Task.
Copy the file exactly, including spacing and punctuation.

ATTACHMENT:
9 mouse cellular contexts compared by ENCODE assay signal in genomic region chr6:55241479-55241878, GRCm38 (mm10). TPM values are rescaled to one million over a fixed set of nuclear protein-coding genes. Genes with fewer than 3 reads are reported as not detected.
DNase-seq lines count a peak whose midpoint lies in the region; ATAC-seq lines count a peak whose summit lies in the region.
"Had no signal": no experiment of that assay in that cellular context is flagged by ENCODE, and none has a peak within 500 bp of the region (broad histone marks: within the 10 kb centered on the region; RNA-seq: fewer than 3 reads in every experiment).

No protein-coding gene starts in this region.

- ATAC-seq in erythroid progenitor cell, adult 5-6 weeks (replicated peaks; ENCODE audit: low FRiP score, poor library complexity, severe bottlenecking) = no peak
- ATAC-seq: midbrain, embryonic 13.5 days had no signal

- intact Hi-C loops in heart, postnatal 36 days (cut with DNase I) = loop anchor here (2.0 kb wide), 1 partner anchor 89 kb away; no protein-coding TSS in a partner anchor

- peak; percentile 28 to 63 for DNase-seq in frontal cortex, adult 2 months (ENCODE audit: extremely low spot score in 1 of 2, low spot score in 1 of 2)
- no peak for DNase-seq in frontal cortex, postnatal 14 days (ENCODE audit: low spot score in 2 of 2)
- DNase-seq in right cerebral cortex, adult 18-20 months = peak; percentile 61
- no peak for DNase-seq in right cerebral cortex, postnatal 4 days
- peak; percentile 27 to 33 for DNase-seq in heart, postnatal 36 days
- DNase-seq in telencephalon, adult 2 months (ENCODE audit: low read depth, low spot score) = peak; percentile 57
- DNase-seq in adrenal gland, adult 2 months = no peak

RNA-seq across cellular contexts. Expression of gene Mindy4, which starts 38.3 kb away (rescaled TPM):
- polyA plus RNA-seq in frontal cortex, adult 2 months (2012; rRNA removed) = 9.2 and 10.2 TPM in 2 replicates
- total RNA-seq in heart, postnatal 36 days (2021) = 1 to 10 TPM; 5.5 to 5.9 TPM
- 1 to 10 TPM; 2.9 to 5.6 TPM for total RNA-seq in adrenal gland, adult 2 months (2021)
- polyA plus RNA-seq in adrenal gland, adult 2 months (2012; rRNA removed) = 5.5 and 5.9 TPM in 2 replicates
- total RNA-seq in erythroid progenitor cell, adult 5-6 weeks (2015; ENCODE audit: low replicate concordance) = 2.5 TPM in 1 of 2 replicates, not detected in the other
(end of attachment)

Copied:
9 mouse cellular contexts compared by ENCODE assay signal in genomic region chr6:55241479-55241878, GRCm38 (mm10). TPM values are rescaled to one million over a fixed set of nuclear protein-coding genes. Genes with fewer than 3 reads are reported as not detected.
DNase-seq lines count a peak whose midpoint lies in the region; ATAC-seq lines count a peak whose summit lies in the region.
"Had no signal": no experiment of that assay in that cellular context is flagged by ENCODE, and none has a peak within 500 bp of the region (broad histone marks: within the 10 kb centered on the region; RNA-seq: fewer than 3 reads in every experiment).

No protein-coding gene starts in this region.

- ATAC-seq in erythroid progenitor cell, adult 5-6 weeks (replicated peaks; ENCODE audit: low FRiP score, poor library complexity, severe bottlenecking) = no peak
- ATAC-seq: midbrain, embryonic 13.5 days had no signal

- intact Hi-C loops in heart, postnatal 36 days (cut with DNase I) = loop anchor here (2.0 kb wide), 1 partner anchor 89 kb away; no protein-coding TSS in a partner anchor

- peak; percentile 28 to 63 for DNase-seq in frontal cortex, adult 2 months (ENCODE audit: extremely low spot score in 1 of 2, low spot score in 1 of 2)
- no peak for DNase-seq in frontal cortex, postnatal 14 days (ENCODE audit: low spot score in 2 of 2)
- DNase-seq in right cerebral cortex, adult 18-20 months = peak; percentile 61
- no peak for DNase-seq in right cerebral cortex, postnatal 4 days
- peak; percentile 27 to 33 for DNase-seq in heart, postnatal 36 days
- DNase-seq in telencephalon, adult 2 months (ENCODE audit: low read depth, low spot score) = peak; percentile 57
- DNase-seq in adrenal gland, adult 2 months = no peak

RNA-seq across cellular contexts. Expression of gene Mindy4, which starts 38.3 kb away (rescaled TPM):
- polyA plus RNA-seq in frontal cortex, adult 2 months (2012; rRNA removed) = 9.2 and 10.2 TPM in 2 replicates
- total RNA-seq in heart, postnatal 36 days (2021) = 1 to 10 TPM; 5.5 to 5.9 TPM
- 1 to 10 TPM; 2.9 to 5.6 TPM for total RNA-seq in adrenal gland, adult 2 months (2021)
- polyA plus RNA-seq in adrenal gland, adult 2 months (2012; rRNA removed) = 5.5 and 5.9 TPM in 2 replicates
- total RNA-seq in erythroid progenitor cell, adult 5-6 weeks (2015; ENCODE audit: low replicate concordance) = 2.5 TPM in 1 of 2 replicates, not detected in the other